autoboxing : Java Glossary


Java version 1.5 introduced a bit of syntactic sugar to save you writing conversions back and forth between Integer and int, Long and long, Double and double etc. If you leave out the conversion, the compiler will insert it for you. This provides the illusion that you can store primitive int, long, double etc. in Collections directly.

Converting from int to Integer is called boxing and converting back from Integer to int is called unboxing. In Java version 1.5 or later, both are automatic.

In code prior to Java version 1.1, you had to do a lot of manual tedious converting back and forth from primitive int to Integer Object and similarly for byte/ Byte, char/Character, short/ Short, long/ Long, float/ Float and double/ Double.

In Java version 1.5 or later, these conversions are inserted for you automatically. You still pay the time penalty for the conversions, it is just you don’t have to spell them out longhand.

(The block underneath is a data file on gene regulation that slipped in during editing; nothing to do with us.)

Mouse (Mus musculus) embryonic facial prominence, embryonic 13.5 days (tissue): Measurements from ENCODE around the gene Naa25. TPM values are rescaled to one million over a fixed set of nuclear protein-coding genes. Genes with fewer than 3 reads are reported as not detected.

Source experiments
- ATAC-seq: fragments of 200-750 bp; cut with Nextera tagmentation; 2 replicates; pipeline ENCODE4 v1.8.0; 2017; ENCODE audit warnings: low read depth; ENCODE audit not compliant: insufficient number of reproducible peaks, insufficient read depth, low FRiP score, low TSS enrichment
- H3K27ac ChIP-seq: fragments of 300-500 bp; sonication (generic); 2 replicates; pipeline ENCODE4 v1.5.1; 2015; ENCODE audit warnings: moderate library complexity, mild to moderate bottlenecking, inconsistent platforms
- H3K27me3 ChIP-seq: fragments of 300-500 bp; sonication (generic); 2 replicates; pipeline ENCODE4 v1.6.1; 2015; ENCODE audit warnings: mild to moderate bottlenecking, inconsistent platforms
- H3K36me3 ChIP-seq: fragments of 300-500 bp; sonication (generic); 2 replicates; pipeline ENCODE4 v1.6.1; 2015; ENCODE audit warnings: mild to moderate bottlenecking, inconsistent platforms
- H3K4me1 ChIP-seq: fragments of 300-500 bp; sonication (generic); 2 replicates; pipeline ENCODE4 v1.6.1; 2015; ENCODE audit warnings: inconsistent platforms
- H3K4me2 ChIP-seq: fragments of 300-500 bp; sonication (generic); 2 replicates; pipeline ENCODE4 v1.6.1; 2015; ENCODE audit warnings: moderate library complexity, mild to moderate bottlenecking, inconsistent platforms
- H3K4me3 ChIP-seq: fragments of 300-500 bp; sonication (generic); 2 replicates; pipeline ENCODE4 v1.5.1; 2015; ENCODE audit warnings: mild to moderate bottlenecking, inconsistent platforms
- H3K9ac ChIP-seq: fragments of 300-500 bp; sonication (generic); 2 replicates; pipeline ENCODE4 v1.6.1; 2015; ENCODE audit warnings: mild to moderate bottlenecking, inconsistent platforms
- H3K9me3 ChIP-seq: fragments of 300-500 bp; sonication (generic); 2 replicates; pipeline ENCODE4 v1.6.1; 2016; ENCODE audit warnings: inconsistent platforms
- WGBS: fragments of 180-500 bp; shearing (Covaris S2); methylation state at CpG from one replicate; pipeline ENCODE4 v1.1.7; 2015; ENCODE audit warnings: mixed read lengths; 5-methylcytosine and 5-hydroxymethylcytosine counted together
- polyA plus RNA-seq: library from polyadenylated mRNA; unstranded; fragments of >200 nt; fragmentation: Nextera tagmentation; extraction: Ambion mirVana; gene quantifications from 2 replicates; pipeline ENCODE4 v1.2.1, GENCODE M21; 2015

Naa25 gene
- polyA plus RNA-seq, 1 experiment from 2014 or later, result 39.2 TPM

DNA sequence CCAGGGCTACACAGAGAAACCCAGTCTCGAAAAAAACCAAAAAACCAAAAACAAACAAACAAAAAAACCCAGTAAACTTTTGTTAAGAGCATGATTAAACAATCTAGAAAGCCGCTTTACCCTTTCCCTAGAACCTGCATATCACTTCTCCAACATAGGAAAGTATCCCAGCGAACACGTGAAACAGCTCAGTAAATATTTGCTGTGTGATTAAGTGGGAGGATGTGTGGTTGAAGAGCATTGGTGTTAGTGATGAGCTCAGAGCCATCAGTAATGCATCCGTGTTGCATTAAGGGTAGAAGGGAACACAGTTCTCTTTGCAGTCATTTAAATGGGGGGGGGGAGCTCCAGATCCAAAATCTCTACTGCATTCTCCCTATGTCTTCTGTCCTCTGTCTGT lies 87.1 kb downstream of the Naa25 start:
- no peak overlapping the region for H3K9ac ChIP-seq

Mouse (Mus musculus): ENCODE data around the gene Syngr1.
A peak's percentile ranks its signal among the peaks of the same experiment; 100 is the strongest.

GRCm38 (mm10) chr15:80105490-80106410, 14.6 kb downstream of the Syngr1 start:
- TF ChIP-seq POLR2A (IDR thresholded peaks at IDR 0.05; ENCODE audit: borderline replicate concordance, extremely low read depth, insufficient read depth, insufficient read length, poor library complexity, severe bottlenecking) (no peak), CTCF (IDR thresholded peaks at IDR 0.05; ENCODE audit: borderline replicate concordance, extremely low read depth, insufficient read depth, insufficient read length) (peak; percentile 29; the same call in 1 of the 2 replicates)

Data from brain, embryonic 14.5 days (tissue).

Autoboxing will interconvert Integer and int transparently, but not Integer[] and int[]. That you will have to do yourself element by element.

Manual Vs AutoBoxing Learning More
AutoBoxing Example Links
Manual Boxing Example

Manual Vs AutoBoxing

AutoBoxing Example

In this case we use a String to look up a number in a HashMap. We use the Java version 1.5 or later autoboxing features and the JDK (Java Development Kit)

Old Style Manual Boxing Example

In this case we use a String to look up a number in a HashMap. We use the Java version 1.1 or later manual boxing and the old style for loop.

Learning More

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